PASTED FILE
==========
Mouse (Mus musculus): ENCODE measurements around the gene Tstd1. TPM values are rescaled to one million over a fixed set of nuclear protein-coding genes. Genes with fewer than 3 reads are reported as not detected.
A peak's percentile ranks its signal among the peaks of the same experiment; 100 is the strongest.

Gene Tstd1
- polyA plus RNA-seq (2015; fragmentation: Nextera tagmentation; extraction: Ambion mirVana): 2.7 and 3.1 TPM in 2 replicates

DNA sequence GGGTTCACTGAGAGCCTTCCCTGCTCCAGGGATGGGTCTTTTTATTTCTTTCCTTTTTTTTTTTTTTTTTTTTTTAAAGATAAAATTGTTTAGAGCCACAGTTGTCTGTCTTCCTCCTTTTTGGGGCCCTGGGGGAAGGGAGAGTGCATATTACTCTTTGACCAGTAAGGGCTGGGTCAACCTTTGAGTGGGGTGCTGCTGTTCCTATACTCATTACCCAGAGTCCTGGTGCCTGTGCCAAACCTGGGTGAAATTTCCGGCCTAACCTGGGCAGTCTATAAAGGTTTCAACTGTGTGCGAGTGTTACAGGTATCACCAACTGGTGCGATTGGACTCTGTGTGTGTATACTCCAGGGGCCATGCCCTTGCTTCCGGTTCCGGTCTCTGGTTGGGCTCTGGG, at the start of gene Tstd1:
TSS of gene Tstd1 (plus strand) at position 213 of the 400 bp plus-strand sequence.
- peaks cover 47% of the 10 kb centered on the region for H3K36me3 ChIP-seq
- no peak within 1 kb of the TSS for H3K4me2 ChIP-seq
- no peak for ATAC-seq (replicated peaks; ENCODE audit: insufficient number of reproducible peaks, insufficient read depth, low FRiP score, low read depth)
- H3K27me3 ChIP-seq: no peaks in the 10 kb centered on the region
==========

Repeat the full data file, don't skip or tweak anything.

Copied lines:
Mouse (Mus musculus): ENCODE measurements around the gene Tstd1. TPM values are rescaled to one million over a fixed set of nuclear protein-coding genes. Genes with fewer than 3 reads are reported as not detected.
A peak's percentile ranks its signal among the peaks of the same experiment; 100 is the strongest.

Gene Tstd1
- polyA plus RNA-seq (2015; fragmentation: Nextera tagmentation; extraction: Ambion mirVana): 2.7 and 3.1 TPM in 2 replicates

DNA sequence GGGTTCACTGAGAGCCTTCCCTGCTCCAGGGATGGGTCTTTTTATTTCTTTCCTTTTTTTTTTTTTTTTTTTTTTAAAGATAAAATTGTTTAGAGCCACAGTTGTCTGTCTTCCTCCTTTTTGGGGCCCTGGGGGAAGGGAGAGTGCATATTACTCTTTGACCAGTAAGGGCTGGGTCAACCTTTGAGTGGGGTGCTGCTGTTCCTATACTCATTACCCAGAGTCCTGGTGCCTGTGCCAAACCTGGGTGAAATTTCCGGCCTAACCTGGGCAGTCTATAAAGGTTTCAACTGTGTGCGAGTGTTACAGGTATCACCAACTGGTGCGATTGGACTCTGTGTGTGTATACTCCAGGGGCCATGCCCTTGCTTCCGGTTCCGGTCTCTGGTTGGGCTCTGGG, at the start of gene Tstd1:
TSS of gene Tstd1 (plus strand) at position 213 of the 400 bp plus-strand sequence.
- peaks cover 47% of the 10 kb centered on the region for H3K36me3 ChIP-seq
- no peak within 1 kb of the TSS for H3K4me2 ChIP-seq
- no peak for ATAC-seq (replicated peaks; ENCODE audit: insufficient number of reproducible peaks, insufficient read depth, low FRiP score, low read depth)
- H3K27me3 ChIP-seq: no peaks in the 10 kb centered on the region